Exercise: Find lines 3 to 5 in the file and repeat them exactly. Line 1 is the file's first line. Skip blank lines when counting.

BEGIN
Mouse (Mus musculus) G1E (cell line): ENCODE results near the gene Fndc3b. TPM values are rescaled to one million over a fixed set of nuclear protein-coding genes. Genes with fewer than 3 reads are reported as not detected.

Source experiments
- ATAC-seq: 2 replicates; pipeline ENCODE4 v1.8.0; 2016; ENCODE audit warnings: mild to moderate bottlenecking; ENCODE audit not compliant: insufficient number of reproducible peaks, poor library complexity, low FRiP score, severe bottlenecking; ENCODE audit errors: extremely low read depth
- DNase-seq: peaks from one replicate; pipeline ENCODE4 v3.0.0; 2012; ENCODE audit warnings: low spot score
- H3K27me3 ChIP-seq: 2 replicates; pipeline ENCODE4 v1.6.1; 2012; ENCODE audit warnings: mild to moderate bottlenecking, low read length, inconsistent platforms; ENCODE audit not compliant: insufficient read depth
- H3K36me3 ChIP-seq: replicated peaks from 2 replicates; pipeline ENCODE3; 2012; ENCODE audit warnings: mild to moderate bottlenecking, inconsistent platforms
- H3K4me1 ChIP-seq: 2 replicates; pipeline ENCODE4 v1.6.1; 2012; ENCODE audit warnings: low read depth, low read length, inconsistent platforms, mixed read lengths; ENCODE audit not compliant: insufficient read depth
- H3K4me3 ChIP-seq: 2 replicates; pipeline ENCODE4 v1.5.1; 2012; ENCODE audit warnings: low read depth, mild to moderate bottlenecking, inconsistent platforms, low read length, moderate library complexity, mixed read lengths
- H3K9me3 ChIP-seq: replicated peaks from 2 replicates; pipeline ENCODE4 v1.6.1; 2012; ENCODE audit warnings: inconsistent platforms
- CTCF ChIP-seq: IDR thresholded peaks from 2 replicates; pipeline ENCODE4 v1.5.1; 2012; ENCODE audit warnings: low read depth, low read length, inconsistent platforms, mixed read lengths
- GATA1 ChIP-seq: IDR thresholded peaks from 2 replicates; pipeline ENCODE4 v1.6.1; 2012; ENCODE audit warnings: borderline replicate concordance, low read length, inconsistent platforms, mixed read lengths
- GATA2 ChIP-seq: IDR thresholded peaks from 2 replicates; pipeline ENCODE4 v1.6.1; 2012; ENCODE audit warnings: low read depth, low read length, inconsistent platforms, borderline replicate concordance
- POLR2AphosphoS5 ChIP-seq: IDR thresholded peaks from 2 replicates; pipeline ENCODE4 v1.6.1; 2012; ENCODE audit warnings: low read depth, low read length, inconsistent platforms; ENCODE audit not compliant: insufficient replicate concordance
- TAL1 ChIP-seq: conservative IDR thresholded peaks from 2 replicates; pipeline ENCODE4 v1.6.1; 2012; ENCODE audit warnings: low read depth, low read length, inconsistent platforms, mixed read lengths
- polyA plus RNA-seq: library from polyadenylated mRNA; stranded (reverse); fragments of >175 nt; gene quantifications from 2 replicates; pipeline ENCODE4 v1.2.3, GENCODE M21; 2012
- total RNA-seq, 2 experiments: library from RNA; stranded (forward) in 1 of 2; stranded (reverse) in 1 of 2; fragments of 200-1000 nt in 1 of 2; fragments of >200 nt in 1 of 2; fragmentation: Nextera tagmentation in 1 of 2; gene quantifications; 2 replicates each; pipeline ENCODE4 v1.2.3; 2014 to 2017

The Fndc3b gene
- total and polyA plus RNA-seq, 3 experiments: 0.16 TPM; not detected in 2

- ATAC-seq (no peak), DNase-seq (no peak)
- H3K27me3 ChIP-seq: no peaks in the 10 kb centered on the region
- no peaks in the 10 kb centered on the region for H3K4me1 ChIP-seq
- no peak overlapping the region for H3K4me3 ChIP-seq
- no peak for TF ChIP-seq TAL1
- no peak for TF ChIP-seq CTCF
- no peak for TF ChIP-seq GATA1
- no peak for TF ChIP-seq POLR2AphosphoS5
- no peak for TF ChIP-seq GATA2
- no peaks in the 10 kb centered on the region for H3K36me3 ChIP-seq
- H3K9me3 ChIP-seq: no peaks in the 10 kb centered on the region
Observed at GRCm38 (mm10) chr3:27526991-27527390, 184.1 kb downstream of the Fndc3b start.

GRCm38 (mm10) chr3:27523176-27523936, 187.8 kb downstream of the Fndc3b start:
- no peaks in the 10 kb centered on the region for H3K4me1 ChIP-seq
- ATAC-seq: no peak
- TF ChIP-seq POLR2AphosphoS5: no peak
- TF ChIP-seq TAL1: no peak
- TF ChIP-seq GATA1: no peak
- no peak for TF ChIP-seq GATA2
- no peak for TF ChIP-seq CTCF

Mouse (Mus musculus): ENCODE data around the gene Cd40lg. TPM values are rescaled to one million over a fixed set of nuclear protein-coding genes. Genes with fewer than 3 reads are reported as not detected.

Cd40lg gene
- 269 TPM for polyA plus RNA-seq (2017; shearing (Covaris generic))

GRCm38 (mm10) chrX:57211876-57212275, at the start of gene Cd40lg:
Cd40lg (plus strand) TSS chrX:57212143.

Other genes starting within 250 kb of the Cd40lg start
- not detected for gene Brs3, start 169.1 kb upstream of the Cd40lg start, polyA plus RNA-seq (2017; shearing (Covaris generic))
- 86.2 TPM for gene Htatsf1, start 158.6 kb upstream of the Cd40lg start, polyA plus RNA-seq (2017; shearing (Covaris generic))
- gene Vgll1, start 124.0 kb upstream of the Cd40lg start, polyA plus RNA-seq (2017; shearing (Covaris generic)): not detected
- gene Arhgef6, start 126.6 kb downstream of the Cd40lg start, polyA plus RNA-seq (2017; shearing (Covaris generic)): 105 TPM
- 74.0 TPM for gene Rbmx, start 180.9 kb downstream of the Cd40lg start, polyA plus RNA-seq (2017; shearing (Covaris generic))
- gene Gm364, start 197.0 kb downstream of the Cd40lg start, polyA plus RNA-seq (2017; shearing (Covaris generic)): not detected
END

- ATAC-seq: 2 replicates; pipeline ENCODE4 v1.8.0; 2016; ENCODE audit warnings: mild to moderate bottlenecking; ENCODE audit not compliant: insufficient number of reproducible peaks, poor library complexity, low FRiP score, severe bottlenecking; ENCODE audit errors: extremely low read depth
- DNase-seq: peaks from one replicate; pipeline ENCODE4 v3.0.0; 2012; ENCODE audit warnings: low spot score
- H3K27me3 ChIP-seq: 2 replicates; pipeline ENCODE4 v1.6.1; 2012; ENCODE audit warnings: mild to moderate bottlenecking, low read length, inconsistent platforms; ENCODE audit not compliant: insufficient read depth